I remember sitting in my livingroom, playing Atari 2600 video games against my father, while having a running conversation with everyone else in the room. He couldn’t do both things at once and was astonished with the ease with which my sister and I both could. Whipped his ass, too.
And I recall this image in part because, on what seems like a regular basis, we get clueless eyebrow knitters such as this one posted to Poynter:
No matter how the tactic hits, political reporters and commentators are covering every wrinkle, chasing a wild trajectory of phrases that would have previously gone unnoticed. Some of these memes don’t even begin as substantive critiques before they take off. I asked De Souza, via Tumblr, why the phrase “binders full of women” energized her in that minute after it left Romney’s mouth. Isn’t seeking out and hiring female candidates a good thing? “I would say he hired those women to fill a quota,” De Souza replied. “Politicians are all about status (especially if they’re running for president) so a cabinet full of women looks good for him.”
I blame journalists like myself for beating the binders to death. Even when we’re not consciously gunning for SEO dominance, the way we report today — glued to Twitter, absorbing and articulating snap judgments simultaneously — makes it increasingly likely that we’ll sweat the small stuff.
So on the one had, journalists are constantly scratching around for every new wrinkle in the Internet culture. But on the other hand, journalists are to blame for making these memes possible and popular. I guess it takes two hands to wring them together.
See that funny LOLcat over there? Now look away for a second and go back to it. You see what happened? It instantly got less funny.
Because its a fucking joke, people. It is not a declaration of some deep seeded cultural fury or a rising sentiment among “my kind.” Its a joke that lasts in the moment and goes away immediately after that.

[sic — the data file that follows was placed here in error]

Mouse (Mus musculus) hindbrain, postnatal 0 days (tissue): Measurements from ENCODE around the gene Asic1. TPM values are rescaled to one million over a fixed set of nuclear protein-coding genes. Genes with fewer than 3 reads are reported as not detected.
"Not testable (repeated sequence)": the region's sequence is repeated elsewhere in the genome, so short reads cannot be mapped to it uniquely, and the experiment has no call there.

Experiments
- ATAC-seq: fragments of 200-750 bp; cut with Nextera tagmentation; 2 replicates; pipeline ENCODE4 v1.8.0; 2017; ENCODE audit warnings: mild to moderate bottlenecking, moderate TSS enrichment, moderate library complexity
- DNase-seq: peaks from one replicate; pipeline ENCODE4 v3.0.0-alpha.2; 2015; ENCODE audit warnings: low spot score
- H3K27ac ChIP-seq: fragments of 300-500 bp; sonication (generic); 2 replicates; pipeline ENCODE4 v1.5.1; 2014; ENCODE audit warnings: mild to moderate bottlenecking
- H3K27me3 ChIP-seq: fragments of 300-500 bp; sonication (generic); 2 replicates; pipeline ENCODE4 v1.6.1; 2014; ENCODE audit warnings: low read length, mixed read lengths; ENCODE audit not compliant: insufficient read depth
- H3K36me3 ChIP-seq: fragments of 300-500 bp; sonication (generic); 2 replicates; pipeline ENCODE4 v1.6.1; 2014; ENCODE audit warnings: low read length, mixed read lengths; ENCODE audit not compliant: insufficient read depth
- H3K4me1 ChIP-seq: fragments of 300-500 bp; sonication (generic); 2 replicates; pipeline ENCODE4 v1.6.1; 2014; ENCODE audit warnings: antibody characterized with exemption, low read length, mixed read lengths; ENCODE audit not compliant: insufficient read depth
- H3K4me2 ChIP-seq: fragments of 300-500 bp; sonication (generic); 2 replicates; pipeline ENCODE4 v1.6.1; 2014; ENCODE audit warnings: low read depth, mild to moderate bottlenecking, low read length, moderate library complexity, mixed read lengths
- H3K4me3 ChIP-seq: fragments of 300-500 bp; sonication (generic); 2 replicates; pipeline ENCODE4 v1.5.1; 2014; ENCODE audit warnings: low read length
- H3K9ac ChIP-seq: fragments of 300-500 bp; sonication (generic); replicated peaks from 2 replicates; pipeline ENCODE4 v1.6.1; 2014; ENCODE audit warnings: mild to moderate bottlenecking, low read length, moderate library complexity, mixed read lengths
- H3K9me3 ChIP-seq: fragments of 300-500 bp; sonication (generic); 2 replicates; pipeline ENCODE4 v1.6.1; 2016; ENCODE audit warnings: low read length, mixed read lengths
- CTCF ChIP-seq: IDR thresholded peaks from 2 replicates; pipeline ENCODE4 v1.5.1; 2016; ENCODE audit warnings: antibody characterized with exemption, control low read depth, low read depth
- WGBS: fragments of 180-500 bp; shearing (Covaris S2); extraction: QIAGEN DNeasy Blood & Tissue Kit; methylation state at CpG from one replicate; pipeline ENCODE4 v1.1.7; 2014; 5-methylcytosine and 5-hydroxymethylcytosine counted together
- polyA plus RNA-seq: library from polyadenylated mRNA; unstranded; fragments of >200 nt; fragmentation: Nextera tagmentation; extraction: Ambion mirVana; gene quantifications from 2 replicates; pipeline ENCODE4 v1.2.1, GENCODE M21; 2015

This is what I’m calling – for the purposes of the current discussion – the Tommy Mule Parallel. Tommy is a personality on 96.5 WCMF’s Break Room morning show and probably the deliverer of more jokes per minute on the show than most anybody else. They talk about whatever’s going on and he comments as they go. He’s generally pretty goddamned funny, but that’s not to say that, listening back a week later, you’d laugh. Neither would you suppose that someone from Cleveland would laugh at stuff about Rochester. That’s because the context is all wrong.
We could certainly, if we wanted to, transcribe Tommy’s every sentence to superimpose that sentence over a picture of a wacky-looking cat. And that would probably be funny to anybody listening to The Break Room that day. Nobody else.
But leave it to a journalist to ask, “why is that funny?” And expect an answer, too!
Memes on the Internet are pretty much the same thing: passing fancies of people having fun together. They’re certainly funny, but they have a shelf-life. And a context, outside of which, they’re just not funny. On a social Internet, anybody with quick enough skills on one graphic design program or another can create a bit of humor in the moment. They can be this half-hour’s “local” hero. As a person who is a frequent flier on Twitter and Facebook, I guess I’m accustomed to seeing these things fly by and not even bothering to think about what they mean.
Sometimes, I laugh. Sometimes, I don’t. You had to be there. Next.